I Love concrete. I think it is one of, if not, the best building product known to man. Termites can’t eat it, moisture won’t rot it (at least not for a long time), and fire won’t burn it. It is amazing stuff. So what problems could this totally superior building material possibly cause? Plenty…
The very first considerations when placing concrete is knowing where the water will flow. In most pre-planned, walled off Tucson neighborhoods the back yards drain to the street along both sides of the house. When concrete is poured on the side of your home, a path for the water to run must be considered so the water doesn’t backup and start flowing into the back door of your home. This can be acheived by leaving a gap along the wall or keeping the grade low enough for the water to flow on top of the concrete.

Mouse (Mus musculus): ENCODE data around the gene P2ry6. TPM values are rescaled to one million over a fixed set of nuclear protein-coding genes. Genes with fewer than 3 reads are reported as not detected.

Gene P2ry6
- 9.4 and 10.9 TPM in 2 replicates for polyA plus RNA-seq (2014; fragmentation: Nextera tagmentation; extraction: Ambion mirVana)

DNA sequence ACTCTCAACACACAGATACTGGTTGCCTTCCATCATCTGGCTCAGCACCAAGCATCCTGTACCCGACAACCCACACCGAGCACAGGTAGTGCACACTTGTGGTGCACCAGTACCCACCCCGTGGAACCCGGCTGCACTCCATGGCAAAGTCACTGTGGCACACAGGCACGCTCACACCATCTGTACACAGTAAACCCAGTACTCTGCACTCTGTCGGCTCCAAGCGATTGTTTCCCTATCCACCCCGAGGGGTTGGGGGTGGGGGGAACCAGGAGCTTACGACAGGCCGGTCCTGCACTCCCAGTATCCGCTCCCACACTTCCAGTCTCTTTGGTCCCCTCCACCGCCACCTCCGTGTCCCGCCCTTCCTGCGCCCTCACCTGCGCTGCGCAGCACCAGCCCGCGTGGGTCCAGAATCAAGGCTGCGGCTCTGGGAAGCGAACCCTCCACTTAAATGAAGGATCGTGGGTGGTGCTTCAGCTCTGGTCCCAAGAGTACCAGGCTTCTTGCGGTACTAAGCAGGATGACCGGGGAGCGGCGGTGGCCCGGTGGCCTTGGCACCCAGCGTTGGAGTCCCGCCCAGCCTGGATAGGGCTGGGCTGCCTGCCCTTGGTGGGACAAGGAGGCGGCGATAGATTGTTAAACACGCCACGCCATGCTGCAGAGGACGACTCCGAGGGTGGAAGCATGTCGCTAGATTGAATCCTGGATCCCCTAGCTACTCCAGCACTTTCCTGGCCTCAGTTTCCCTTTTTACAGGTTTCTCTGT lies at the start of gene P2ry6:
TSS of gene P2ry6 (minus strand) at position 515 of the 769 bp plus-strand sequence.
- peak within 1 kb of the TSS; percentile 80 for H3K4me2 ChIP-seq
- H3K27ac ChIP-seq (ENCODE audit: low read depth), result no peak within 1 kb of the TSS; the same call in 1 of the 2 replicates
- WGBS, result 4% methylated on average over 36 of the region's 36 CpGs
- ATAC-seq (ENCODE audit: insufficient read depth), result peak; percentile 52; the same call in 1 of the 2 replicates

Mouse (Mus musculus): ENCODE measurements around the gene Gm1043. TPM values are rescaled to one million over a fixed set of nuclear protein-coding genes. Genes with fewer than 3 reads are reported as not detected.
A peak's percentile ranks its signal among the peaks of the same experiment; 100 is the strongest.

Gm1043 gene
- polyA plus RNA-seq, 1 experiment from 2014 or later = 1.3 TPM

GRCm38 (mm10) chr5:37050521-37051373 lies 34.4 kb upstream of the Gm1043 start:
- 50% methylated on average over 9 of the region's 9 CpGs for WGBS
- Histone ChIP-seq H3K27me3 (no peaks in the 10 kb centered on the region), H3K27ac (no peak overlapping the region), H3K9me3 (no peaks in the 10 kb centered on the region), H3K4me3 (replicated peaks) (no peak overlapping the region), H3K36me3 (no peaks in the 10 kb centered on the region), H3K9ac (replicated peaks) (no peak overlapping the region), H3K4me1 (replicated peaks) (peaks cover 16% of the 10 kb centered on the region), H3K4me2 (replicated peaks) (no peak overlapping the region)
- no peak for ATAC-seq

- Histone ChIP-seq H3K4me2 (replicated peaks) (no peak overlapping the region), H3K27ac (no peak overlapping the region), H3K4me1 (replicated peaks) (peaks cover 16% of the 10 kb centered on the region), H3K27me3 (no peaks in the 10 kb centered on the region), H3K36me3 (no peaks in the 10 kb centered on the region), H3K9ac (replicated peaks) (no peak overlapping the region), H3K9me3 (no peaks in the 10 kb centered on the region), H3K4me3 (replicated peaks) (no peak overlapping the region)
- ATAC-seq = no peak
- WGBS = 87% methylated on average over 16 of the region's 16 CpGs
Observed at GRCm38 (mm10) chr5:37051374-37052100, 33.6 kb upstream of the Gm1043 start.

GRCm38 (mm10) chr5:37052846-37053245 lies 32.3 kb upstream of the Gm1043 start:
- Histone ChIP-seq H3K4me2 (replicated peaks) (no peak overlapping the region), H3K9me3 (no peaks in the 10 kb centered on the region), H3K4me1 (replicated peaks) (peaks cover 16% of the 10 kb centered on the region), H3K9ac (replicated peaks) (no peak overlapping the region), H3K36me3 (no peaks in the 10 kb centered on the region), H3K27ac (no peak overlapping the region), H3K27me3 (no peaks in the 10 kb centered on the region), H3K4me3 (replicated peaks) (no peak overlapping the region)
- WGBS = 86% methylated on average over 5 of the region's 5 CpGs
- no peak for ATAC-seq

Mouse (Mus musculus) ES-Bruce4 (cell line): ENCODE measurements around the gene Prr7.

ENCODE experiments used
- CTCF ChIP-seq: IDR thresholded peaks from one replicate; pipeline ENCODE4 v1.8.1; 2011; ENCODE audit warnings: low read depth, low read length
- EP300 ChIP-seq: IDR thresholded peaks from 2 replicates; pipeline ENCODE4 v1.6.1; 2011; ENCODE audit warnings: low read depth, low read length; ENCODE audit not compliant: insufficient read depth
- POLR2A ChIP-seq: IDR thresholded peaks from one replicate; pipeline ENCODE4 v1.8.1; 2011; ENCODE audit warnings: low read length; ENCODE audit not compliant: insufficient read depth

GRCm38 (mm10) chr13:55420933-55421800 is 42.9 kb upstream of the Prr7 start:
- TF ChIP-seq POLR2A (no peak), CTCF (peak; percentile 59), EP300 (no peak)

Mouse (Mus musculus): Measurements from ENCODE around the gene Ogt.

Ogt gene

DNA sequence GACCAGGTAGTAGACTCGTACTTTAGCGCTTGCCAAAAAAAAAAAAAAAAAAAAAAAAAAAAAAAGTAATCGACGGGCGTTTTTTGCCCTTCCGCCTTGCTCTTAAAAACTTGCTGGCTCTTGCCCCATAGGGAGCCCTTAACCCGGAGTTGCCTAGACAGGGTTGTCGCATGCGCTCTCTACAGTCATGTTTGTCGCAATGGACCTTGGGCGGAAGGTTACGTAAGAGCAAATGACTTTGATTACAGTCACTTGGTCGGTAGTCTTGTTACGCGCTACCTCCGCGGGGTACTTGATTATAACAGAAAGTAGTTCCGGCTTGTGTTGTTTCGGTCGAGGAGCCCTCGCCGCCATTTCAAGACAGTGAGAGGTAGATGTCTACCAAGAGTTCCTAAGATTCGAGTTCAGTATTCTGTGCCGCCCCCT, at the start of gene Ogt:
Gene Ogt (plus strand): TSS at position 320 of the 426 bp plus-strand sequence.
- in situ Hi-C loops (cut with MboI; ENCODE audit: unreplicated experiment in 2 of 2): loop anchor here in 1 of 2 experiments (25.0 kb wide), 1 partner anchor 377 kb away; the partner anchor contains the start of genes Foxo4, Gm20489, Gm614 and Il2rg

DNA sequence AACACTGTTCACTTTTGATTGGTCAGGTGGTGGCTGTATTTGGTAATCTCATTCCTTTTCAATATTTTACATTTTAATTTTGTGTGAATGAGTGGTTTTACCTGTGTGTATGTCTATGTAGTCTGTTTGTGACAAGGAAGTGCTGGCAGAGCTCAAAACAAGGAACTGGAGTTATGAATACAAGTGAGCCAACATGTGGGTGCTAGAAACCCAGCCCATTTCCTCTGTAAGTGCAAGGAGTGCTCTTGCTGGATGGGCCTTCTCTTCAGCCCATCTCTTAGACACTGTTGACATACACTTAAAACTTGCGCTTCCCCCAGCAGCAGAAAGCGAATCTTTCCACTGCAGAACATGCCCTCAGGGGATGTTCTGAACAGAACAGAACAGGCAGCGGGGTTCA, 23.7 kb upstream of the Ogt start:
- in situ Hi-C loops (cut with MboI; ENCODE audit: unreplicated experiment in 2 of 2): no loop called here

Another problem often caused by concrete is improper direction of water flow. Drainage problems are often corrected by removing lots of dirt and sloping the concrete in the right direction. Unfortunately if the excavation doesn’t get done and the concrete is sloped wrong you can end up with standing water or even a surge of water that ends up coming into your home. Be sure your Contractor plans to excavate and haul off the excess fill and not just pour on top of the ground.
Concrete doesn’t absorb water like your thirsty landscape. If the dirt grade is set wrong you may only have problems when a long hard rain comes along a few times a year. Concrete that is improperly sloped however will cause problems with less intense rainfall. All of the water that falls on it is headed straight to where it is sloped. If compounded with rain coming off of a roof that can mean big trouble.
Be sure that not only your Contractor but also the foreman for the crew on site has a plan in place that they can articulate for the flow of your water. Communication is key. Concrete is expensive but far more expensive to replace. Here is the crew you will see if you hire Blood Sweat & Tears to take on your concrete project.
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Blood Sweat & Tears Concrete